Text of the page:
Chapter 7 - The Ears
If you fly an unpressurized aircraft, you are almost sure, eventually to encounter the problem of ear discomfort during ascent or descent. To understand why this happens and how to counteract it, a simple grasp of the structure of your ear is helpful.
The external ear canal (the small tube leading to your eardrum) is always at the same pressure as the atmosphere surrounding the body. The middle ear, where pressure problems arise, is a small air-filled cavity situated within the bone of the skull and it is separated from the external ear canal by the eardrum - a thin membrane. The other side of the middle ear is connected to the nasal cavity by the eustachian tube.
As your aircraft gains altitude, the atmospheric pressure decreases and so does the pressure in the external ear canal. The middle ear, being an enclosed cavity, stays at ground-level pressure. When the pressure in the middle ear exceeds that of the external ear canal, your eardrum starts to bulge outward somewhat. The middle ear is sensitive to this change and requires only a slight excess of pressure to open the eustachian tube so that gas may pass by this route through the nose or mouth. In this way, pressure is equalized on both sides of the eardrum. You may be aware of this pressure change by alternating sensations of ear fullness and "clearing."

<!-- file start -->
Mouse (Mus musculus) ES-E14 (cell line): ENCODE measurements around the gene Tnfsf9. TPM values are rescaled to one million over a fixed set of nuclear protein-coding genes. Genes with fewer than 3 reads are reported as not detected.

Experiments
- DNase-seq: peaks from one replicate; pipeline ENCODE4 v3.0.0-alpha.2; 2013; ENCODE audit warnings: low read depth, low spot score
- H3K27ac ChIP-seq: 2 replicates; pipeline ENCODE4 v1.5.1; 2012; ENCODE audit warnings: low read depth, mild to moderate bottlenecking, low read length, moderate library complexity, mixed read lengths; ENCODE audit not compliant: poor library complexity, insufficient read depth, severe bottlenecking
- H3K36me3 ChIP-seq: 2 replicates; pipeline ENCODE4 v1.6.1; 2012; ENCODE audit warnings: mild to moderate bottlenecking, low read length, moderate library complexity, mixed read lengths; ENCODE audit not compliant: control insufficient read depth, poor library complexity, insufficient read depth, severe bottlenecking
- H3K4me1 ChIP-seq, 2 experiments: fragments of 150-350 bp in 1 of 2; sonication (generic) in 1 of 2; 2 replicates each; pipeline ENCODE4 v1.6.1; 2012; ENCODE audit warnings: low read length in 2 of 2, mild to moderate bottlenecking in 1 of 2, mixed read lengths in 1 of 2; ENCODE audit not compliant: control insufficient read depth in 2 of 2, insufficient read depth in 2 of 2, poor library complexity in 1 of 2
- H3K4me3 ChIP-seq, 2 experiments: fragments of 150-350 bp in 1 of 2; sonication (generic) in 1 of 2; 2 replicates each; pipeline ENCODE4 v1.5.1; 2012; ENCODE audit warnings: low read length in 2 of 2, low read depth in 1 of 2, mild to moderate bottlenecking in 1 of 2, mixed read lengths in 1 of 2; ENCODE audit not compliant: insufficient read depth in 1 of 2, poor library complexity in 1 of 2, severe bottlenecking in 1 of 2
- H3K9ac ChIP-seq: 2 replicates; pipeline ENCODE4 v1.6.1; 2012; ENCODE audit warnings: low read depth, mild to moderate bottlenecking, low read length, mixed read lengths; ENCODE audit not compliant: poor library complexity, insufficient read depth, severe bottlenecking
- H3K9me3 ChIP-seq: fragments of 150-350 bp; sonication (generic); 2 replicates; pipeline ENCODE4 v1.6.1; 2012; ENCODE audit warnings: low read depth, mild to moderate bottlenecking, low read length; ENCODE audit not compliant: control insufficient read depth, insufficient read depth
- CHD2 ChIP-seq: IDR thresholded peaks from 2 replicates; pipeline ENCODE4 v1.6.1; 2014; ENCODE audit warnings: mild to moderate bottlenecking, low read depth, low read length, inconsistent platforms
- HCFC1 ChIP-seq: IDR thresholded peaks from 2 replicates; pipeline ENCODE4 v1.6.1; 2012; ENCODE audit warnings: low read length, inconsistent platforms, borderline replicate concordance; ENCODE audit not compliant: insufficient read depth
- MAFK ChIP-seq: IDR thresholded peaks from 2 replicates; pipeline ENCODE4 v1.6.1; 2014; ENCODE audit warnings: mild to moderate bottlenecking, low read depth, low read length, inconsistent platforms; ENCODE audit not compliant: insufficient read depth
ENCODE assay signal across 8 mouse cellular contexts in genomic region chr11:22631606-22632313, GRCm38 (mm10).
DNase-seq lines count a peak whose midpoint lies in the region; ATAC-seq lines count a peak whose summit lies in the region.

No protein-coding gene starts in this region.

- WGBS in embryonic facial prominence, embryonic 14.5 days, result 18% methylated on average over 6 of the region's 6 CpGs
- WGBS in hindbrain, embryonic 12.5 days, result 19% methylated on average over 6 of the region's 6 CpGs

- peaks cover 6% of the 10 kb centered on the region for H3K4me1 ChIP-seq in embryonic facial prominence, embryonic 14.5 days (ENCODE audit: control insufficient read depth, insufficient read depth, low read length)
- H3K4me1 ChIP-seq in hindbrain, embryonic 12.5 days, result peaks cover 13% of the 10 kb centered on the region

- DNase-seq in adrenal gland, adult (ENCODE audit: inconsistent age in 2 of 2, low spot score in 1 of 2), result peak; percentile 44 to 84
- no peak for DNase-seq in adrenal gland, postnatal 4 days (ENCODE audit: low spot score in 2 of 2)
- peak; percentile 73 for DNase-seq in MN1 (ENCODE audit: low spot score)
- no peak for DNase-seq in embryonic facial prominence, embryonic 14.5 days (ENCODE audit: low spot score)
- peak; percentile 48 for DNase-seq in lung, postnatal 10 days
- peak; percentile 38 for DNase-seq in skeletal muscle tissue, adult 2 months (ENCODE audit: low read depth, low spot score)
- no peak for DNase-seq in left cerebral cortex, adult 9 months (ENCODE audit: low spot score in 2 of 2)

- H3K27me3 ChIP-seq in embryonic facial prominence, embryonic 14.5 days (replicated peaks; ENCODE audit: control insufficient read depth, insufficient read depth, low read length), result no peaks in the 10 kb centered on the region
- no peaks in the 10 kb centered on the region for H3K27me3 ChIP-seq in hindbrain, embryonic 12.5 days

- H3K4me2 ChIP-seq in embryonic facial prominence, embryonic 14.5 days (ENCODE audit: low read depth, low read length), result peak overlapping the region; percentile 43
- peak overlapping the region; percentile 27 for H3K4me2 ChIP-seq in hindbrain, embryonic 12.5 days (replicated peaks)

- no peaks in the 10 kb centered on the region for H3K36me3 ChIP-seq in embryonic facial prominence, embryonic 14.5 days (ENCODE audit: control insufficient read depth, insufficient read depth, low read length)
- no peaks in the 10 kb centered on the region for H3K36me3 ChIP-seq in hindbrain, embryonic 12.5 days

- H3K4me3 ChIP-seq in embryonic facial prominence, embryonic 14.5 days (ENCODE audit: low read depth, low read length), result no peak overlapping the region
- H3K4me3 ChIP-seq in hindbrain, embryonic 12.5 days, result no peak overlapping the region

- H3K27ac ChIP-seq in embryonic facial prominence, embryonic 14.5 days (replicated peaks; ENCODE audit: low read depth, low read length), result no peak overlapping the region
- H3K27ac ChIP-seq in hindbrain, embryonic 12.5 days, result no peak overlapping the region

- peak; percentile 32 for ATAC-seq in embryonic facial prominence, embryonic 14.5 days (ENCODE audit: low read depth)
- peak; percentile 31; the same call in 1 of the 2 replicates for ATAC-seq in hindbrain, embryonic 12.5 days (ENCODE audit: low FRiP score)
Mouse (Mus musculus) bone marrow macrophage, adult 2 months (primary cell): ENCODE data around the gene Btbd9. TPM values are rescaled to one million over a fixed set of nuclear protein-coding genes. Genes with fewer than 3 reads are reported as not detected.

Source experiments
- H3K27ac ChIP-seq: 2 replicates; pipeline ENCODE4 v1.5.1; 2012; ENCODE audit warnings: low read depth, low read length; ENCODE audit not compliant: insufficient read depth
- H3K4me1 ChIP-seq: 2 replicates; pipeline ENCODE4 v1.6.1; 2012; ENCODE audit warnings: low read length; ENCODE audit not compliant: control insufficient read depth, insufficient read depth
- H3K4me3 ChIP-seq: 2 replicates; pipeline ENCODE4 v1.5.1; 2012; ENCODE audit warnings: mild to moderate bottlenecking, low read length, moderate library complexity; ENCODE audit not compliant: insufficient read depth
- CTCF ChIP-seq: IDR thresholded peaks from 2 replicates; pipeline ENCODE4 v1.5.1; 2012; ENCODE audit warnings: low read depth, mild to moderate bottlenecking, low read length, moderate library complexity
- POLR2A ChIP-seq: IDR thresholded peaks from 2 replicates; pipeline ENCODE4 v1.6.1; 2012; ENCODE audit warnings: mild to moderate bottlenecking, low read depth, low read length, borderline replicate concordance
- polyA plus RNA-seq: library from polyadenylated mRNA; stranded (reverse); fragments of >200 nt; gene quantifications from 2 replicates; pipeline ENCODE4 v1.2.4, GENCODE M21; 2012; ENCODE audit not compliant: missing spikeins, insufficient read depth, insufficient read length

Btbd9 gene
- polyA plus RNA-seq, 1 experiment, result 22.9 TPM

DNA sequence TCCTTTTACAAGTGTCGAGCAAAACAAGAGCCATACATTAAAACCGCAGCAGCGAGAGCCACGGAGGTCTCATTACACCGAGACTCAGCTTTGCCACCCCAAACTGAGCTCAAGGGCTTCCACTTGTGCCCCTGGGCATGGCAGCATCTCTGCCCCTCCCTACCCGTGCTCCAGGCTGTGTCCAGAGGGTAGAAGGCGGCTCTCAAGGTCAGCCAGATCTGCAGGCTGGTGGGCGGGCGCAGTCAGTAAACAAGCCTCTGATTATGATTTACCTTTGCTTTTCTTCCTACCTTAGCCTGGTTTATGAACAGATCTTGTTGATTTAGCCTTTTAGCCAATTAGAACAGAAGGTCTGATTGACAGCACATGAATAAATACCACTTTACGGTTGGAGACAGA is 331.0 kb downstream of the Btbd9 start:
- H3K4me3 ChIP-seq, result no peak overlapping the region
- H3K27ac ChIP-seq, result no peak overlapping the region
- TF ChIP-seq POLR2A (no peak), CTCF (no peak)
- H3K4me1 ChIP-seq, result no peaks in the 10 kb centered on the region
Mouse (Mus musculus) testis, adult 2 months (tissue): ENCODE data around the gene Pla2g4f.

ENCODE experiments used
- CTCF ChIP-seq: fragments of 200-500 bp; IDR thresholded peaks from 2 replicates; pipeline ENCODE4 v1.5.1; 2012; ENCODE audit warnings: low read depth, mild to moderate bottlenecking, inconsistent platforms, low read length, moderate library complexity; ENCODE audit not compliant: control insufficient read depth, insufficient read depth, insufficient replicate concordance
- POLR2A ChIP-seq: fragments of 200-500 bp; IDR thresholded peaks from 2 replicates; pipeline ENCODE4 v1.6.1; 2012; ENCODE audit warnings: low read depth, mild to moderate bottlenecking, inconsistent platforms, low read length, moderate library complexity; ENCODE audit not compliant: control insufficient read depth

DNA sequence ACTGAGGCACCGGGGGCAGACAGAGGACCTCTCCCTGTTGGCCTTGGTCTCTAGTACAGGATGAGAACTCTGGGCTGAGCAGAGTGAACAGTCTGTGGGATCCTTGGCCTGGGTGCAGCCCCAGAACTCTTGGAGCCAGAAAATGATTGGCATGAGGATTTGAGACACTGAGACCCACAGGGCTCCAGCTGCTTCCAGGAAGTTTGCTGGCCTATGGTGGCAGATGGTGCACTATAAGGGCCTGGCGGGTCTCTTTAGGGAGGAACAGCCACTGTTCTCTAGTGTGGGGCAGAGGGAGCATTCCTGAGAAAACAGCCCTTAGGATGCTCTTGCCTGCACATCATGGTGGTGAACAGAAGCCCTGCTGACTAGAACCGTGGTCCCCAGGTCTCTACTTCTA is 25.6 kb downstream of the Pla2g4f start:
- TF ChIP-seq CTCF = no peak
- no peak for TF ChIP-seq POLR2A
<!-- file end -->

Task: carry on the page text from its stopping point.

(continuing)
During descent, conditions within the ear are reversed. As the surrounding air pressure increases, the middle ear - which has accommodated itself to the reduced pressure at altitude by the process just described - is at a lower pressure than the external ear canal. consequently, the outside air forces the eardrum to bulge inward. This condition is much more difficult to relieve, since air must be introduced back up the eustachian tube to equalize the pressure. The partial vacuum in the middle ear also tends to collapse rather than inflate the walls of the eustachian tube. You can best remedy this by closing your mouth, pinching your nostrils shut, and blowing slowly and gently to build up pressure in your mouth and nose. At some point in this procedure, you will be able to feel air entering the middle ear, and you will notice an immediate improvement in your ability to hear. This will be followed by a relief in the sense of fullness and discomfort.
Should you find that you cannot clear your ears in flight, as just described, consult a physician immediately after landing. It may save you weeks of trouble. The AME can quickly and painlessly solve the problem.
If you have a cold, the tissue around the nasal end of the eustachian tube will probably be swollen, and you can expect ear problems to be aggravated in flight. The best advice is to stay on the ground. If you must fly, do so at lower altitudes. This precaution may prevent a perforated or painful eardrum. Although a perforated eardrum general heals rapidly, in some cases hearing is impaired permanently or the middle ear becomes infected and causes prolonged disability.
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